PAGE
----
Professor Robert Graham

 - Chief Investigator

Research focus: Biology of postnatal heart development, particularly cardiomyocytes, as a prelude to initiating meaningful heart muscle regeneration in the injured adult or mal-developed infant heart

Professor Graham received his medical training at the University of New South Wales (UNSW) and subspecialty training (Cardiorenal diseases) at St. Vincent’s and Sydney Hospitals before moving to the US in 1977. There he worked at Southwestern Medical School, Dallas (postdoctoral fellow and then Assistant Professor), the Massachusetts General Hospital and Harvard Medical School (Associate Professor in Medicine and Head, Cardiac Biochemistry Laboratory), the Massachusetts Institute of Technology (Visiting Professor, Laboratory of HG Khorana) and the Cleveland Clinic Foundation (Robert C. Tarazi Professor and Chairman, Department of Molecular Cardiology) and Case Western Reserve University (Professor of Physiology and Biophysics).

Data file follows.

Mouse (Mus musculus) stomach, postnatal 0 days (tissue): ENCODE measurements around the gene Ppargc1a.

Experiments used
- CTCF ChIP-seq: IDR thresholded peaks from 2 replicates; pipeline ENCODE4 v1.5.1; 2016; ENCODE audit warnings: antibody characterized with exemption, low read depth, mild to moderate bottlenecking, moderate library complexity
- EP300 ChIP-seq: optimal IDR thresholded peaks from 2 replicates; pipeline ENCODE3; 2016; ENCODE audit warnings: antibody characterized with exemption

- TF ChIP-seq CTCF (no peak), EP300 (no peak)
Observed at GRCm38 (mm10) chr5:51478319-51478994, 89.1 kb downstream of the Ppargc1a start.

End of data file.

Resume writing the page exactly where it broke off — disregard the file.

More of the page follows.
He returned to Australia in 1994 as the inaugural director, Victor Chang Cardiac Research Institute, and Des Renford Professor of Medicine, UNSW. He was elected to Fellowship of the Australian Academy of Science in 2002, received a Centenary Medal (2000) and an Order of Australia (2009) for services to molecular cardiology, and is currently President, Association of Australian Medical Research Institutes; Member, Research Committee and Australia Fellowships Selection Committee, National Health and Medical Research Council, and founding Board Member and contributing scientist of EngeneIC Ltd. 

Professor Graham pioneered studies into the structure, function and signaling of adrenergic and other G-protein-coupled receptors. More recently, he has been involved in studies investigating the therapeutic potential of stem cells for cardiac diseases, and of regenerative mechanisms in the adult mammalian heart. His principal role in the Stem Cells Australia initiative will be to direct research efforts on the regenerative potential of cardiomyocyte and stem cell division and terminal differentiation regulated by c-kit.